More than 25 data scientists, statisticians, researchers and students collaborated in a 3 day ‘hackathon style’ event which was held last week, at Swansea University. The event – a ‘DPUK datathon’ – challenged teams to explore data sets held in the DPUK Data Portal to identify early indicators of Dementia.
Dementia set to triple by 2050
With dementia set to triple by 2050, scientists are looking for ways to accelerate and innovate dementia research so that the disease can be diagnosed much earlier and prevented from progressing. Datathons provide a collaborative and secure space where dementia researchers and data scientists can work to answer some of the most pressing research questions on dementia.
Teams experimented with multilevel statistical modelling and machine learning
The Dementias Platform UK (DPUK) datathon in Swansea saw participants from a whole range of different backgrounds come together to innovate on one of the most intractable problems for dementia researchers today – namely how to identify the earliest signs of the disease.
Teams used machine learning techniques and other traditional statistical methods to uncover hidden patterns in cohort data that might identify those at risk of developing dementia, or indicate promising areas for research into treatments.
Despite decades of research since the discovery of the Alzheimer’s in 1900 there have been no significant advances in treatment for the disease. Many of those living with dementia find that completely fresh approaches to research is what offers them hope – the innovative approach at the Swansea datathon is what’s particularly exciting.
A research-based approach to improving lives of people living with dementia
To fuel ideas, the teams at the DPUK datathon heard from Nigel Hullah. Nigel is already a well-known activist for the rights of those, like him, who live with dementia. As Chair of the 3 Nations Working Group for Dementia, he advises at a high strategic level to the Welsh government. However, being on the ground with dementia researchers is new for him. At the Swansea event, the researchers tackled an issue that Nigel sees as the start of improving lives of people with dementia: diagnosis.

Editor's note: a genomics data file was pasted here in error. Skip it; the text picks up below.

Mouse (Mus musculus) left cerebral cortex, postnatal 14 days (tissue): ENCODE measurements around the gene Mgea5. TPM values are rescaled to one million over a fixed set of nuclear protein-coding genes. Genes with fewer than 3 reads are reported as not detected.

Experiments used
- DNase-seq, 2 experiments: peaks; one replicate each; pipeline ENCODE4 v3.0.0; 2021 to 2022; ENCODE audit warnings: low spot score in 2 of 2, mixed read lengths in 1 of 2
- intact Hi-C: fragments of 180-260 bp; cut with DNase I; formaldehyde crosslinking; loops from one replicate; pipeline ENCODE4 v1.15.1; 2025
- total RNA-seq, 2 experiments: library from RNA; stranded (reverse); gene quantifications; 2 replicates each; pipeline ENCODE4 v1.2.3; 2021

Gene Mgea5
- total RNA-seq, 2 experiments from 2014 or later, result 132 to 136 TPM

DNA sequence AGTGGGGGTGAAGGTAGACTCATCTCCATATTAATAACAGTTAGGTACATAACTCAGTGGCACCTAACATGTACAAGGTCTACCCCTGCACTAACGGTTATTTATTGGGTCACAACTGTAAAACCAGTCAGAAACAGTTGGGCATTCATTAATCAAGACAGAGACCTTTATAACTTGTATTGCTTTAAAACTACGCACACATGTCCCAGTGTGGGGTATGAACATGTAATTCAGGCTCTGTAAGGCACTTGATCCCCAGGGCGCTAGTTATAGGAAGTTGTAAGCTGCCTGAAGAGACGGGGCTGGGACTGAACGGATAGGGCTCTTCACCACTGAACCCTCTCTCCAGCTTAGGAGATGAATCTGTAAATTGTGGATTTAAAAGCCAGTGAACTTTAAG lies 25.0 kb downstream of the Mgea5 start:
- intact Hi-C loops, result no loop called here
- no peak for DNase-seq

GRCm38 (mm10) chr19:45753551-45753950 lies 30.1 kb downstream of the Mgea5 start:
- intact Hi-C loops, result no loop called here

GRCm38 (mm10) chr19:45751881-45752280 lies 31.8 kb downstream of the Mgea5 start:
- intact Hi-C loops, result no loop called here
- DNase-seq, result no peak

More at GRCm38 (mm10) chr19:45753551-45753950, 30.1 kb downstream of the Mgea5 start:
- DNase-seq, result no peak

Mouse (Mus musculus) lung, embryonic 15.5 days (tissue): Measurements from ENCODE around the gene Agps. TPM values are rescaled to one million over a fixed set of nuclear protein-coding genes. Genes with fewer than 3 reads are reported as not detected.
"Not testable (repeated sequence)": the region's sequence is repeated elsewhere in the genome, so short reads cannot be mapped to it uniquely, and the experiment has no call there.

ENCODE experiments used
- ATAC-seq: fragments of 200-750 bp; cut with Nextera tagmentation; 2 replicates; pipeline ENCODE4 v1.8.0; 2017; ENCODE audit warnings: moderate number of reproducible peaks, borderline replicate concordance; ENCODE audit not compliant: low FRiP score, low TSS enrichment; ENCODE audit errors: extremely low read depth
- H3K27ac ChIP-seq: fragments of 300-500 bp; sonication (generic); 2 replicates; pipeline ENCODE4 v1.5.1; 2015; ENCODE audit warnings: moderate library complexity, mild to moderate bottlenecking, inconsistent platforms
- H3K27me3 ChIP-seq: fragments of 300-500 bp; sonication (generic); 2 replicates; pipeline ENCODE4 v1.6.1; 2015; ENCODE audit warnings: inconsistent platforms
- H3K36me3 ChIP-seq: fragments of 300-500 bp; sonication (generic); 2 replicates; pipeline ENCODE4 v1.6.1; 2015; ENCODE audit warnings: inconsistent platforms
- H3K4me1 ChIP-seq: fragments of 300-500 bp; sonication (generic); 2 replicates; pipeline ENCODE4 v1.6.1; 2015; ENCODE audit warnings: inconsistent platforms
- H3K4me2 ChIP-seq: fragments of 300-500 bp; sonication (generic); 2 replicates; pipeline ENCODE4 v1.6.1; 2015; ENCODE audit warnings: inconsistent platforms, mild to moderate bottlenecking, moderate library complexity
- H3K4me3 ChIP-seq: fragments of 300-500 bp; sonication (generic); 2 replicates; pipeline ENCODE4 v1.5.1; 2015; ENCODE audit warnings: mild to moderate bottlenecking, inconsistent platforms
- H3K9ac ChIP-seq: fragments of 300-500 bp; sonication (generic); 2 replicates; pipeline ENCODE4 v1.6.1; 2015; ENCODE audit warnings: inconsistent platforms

Nigel, said: “We need a consistent research-based approach to improving the lives of people who are living with dementia, and early diagnosis and intervention is where it starts. If we diagnose earlier, if we understand the most effective therapies earlier then we get more people on the right path so they can live better for longer.
Research is the hand of hope. I want to see new approaches new techniques like this because I know personally, and through all my work since my own diagnosis – there is no time to lose. We need to see creativity and innovation in the research, to improve the diagnostic rates and understanding of the best treatments.”
John Gallacher, Director of Dementias Platform UK, commented at the event: “DPUK datathons are a fresh way of tackling one of the biggest challenges for dementia treatment today – spotting it’s hard to see early signs. Here in Swansea, data scientists are bringing a whole range of diverse skills to the challenge. They’re working in the DPUK Data Portal with some of the most valuable datasets we have available. The innovative approaches these data scientists bring are just the sort of fresh thinking we need in dementia research today.”
Chris Orton, DPUK Data Project Manager, added: “The datathon was a great success; with over 16 hours of exploration and analysis across three days, the event concluded with the 4 teams sharing their final presentations. The teams had access to a wealth of data, including imaging and genetic data derived from thousands of participants, and using their wide range of skills they were able to answer initial questions surrounding multi-comorbidities of dementia.
This series of datathons has enabled research and analyses at a scale that has not previously been possible for studies into dementia, particularly when in an environment with so many researchers actively working together. We hope that by continuing our datathon series, we will attract a large network of researchers to continue to explore ways to understand and tackle dementia, and therefore foster continued development of scientific methods and outputs in this area.”